Perspiration — but don’t forget inspiration
27 November 2009 | Franz Felicius
Dizzy Gillespie helped to set Alison Balsom on a career path as a classical trumpet soloist — if not in person, then at least in spirit.
“My uncle used to have loads of instruments lying around the house,” says the musician voted Female Artist of the Year at this year’s Classical Brit Awards at the Royal Albert Hall. “I tried them all, but it was the trumpet that I took to. And then one day at his house I heard a recording of Dizzy Gillespie and just loved the way he could make the instrument sing.”
So, aged seven, she told her parents that she wanted to take up the trumpet. “I know I must sound horribly precocious but within a couple of years I knew that playing the trumpet was what I wanted to do with my life.”
But life is not as easy as that. Dreaming of becoming a successful classical soloist is one thing: realising the dream is something else entirely, and the career path is nothing like as clear as in many other professions.
Study and practice were vital. “As soon as I’d decided to pursue the trumpet, I took up lessons at my local primary school and joined the local brass band. I loved the trumpet from the word ‘go’ — it’s an instrument you either take to, or don’t. And by the age of nine, when I was given a trumpet for my birthday, it was my passion — even if I didn’t realise at that stage what it meant to become a classical musician.”
At 13, the builder’s daughter from Hertfordshire auditioned for the Junior Guildhall School of Music’s Saturday school, was accepted and ended up with a leading trumpet teacher, who “over the course of the next seven years really helped me to develop my sound”. After completing her A-levels, she won a place to study full-time at the Guildhall School of Music and Drama. She also spent a year at the Conservatoire de Paris. “That was invaluable, because the emphasis there was very much on solo work as opposed to working with an orchestra,” she says.
But Ms Balsom admits that practice alone won’t turn you into a star soloist, insisting that it is important to “open your ears” and “feed your passion … People always think it’s just about the number of hours practised, but for me it was much more about getting inspired by other musicians [not least, in her case, Gillespie, a jazz legend]. It’s vital to go to as many concerts as you can and not just focus on your chosen instrument but expose yourself to all sorts of classical music — anything that might help inspire you and make you a more interesting musician.”
Getting noticed is also crucial if you want to pursue a career as a classical soloist rather than as a member of an orchestra — and there is no better way of getting noticed than by participating in competitions.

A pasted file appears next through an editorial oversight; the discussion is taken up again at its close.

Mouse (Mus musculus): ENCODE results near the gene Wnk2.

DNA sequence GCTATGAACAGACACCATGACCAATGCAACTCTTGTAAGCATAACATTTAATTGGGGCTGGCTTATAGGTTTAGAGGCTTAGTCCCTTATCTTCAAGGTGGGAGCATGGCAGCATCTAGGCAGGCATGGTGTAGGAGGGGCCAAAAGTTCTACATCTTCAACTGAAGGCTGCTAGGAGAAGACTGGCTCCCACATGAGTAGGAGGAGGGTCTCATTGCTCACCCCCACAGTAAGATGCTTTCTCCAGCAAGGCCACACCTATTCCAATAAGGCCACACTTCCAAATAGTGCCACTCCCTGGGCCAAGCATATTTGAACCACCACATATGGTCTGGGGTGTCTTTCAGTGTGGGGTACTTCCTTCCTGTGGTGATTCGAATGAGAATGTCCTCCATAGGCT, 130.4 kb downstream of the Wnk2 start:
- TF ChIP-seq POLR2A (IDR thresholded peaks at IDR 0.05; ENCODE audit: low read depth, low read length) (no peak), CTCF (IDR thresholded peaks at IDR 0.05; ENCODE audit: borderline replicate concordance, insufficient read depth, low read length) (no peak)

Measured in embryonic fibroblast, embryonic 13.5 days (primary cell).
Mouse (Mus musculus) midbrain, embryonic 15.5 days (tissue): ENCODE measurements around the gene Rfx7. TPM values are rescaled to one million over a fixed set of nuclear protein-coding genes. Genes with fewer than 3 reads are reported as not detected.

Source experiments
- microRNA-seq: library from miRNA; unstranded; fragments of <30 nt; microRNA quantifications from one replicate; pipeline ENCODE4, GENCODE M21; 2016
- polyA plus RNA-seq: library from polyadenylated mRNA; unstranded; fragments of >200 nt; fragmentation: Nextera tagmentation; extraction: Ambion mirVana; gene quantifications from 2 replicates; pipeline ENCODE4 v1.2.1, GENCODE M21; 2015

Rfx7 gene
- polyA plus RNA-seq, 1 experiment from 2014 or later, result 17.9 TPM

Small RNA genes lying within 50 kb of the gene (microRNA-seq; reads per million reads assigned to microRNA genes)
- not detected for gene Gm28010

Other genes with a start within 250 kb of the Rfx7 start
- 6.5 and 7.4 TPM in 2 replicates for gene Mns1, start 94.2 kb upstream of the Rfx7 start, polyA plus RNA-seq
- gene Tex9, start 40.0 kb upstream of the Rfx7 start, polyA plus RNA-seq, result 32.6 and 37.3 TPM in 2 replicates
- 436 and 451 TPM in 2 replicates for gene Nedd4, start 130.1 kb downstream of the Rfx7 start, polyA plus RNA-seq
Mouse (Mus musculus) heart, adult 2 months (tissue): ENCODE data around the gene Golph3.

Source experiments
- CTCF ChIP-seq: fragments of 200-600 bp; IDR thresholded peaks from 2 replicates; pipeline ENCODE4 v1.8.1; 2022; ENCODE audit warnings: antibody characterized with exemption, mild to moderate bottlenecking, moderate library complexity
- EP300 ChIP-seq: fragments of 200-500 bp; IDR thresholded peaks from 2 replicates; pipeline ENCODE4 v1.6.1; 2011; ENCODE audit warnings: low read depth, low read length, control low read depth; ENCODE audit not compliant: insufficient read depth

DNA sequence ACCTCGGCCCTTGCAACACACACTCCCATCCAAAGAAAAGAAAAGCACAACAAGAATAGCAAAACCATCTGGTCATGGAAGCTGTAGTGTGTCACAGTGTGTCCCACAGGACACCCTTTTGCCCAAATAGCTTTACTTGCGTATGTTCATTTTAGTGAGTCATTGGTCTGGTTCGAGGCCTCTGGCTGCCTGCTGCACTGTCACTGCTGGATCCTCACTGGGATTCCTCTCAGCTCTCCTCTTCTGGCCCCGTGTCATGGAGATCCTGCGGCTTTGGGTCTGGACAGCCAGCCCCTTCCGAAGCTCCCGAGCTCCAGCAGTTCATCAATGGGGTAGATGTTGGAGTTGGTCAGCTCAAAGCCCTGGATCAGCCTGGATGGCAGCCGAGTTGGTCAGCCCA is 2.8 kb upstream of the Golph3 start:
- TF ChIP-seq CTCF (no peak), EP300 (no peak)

In 1998, Ms Balsom took part in the BBC Young Musician of the Year contest, reaching the finals and winning the brass category. “That definitely opened a few doors for me,” she says. “It also gave me the chance to play solo on TV, which was terrifying but also invaluable.”
It also introduced her to the Young Concert Artists Trust, a free management advice service for promising classical musicians who are at too early a stage in their career to win professional representation. “At the time it didn’t seem a big deal, but in a way it was the most important part of the whole competition,” she says.
The organisation’s support helped to give her the chance to hone her skills in front of an audience — and to perform a solo recital at one of the country’s most celebrated concert halls, London’s Wigmore Hall.
“I knew I had to make the most of such a wonderful opportunity and do something extraordinary to make people remember me,” she says, “and, having already given a number of recitals I knew what was needed of me: I had to hold everyone’s attention.”
A record company talent scout, as well as her future manager, were among the audience. She was soon signed by EMI and won professional management representation.
Aged 22, Ms Balsom released her debut album Music for Trumpet and Organ in 2002. A second album followed in 2005 but it was 2006’s Caprice — championed by Classic FM — that helped her to win Young British Classical Performer at the 2006 Classical Brit Awards.
Now an established star in the classical firmament, Ms Balsom has toured Europe, the United States and beyond, will be appearing in Germany, Britain and China before the end of the year and is about to start work on a new album. However, she also hopes that her example will help to inspire a new generation of young classical musicians to follow in her footsteps.
“If you’ve got the talent, commitment and passion, and are prepared to put your love for your music above all else, there has never been a better time to pursue a career as a classical soloist,” she says.
Alison Balsom curates A Classical Concert For War Child on November 28 at the Bloomsbury Ballroom, Central London.